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Interview with Classe Internationale from La Sorbonne

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 At the beginning of 2020, Stop Fuelling War approached students of the student association Classe Internationale at La Sorbonne university in Paris. We had originally planned to have a seminar on French arms trade and it's impacts at the university with the same people who participated in this interview, but as with many events this year it had to be cancelled. 

Instead, all participants were interviewed, with the same seven questions and then each individual had three questions unique to them. The result of these interviews was an article published in French on Classe Internationale, which an online news magazine, published by the students (by following this link):  " Arms export: what position for France" 

 We have included in this blog post the full set of questions and answers that was given by Holly to the student association, in English, for your reading.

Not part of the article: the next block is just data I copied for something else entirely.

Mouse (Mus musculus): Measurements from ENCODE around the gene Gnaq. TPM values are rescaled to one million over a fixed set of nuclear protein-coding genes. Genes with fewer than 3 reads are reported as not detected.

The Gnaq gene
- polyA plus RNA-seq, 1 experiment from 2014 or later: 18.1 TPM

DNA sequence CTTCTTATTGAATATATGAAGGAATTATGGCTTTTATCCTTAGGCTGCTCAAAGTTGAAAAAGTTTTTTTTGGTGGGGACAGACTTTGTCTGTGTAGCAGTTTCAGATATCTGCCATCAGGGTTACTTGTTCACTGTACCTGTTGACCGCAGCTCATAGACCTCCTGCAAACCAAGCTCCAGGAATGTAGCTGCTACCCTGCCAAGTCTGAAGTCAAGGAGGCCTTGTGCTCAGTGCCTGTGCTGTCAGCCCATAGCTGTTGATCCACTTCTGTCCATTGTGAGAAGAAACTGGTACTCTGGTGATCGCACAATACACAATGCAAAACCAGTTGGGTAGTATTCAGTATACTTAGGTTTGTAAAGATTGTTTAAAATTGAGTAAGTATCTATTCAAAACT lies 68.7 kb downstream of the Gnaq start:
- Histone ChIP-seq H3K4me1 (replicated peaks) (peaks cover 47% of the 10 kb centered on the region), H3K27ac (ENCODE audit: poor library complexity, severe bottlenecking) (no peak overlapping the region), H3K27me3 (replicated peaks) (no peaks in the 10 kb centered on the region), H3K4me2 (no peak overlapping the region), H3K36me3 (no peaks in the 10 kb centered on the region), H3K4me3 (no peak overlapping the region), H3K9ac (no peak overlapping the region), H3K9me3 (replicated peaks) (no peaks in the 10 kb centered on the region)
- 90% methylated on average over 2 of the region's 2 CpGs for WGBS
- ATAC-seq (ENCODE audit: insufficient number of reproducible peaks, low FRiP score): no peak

President's report 2019


During this past year, Stop Fuelling War has enjoyed a year of consolidation and strengthening our base. Thanks to our fledgling size, work has been uplifting, sometimes gruelling and always challenging! Activities have spanned reviewing internal processes, updating strategic plans, building the foundations of networking with fellow peace activists, coming to grips with the complicated administrative procedures of French labour laws and focussing on fund raising. Major events of the year were marked by our presence at Church and Peace's Kirchentag, participating in the UK Roots of Resistance-led protest against the arms show DSEI, participating in events organised by established peace networks and welcoming our first French Paris-based worker, made possible by the generosity of the Joseph Rowntree Trust.

 Why using the language of war is counterproductive in our global public health crisis: some reflections from self-isolation


fb postsClémence Buchet–Couzy is Peace Programme Assistant at QCEA.

One of the things that has really struck me in today’s peculiar times is the rhetoric of war used by many political leaders to talk about the COVID-19 situation. Such rhetoric seems at best misplaced during a public health crisis – and it could turn out to be extremely dangerous, by excusing violence. A military response is not what we need. On the contrary, the solidarity we can witness at various levels could be the beginning of a post-COVID-19 shift that I believe politicians across the world should be facilitating and promoting.

An open letter from a member of Stop Fuelling War from a faith perspective about the cancellation of Eurosatory

Paris, 11th May 2020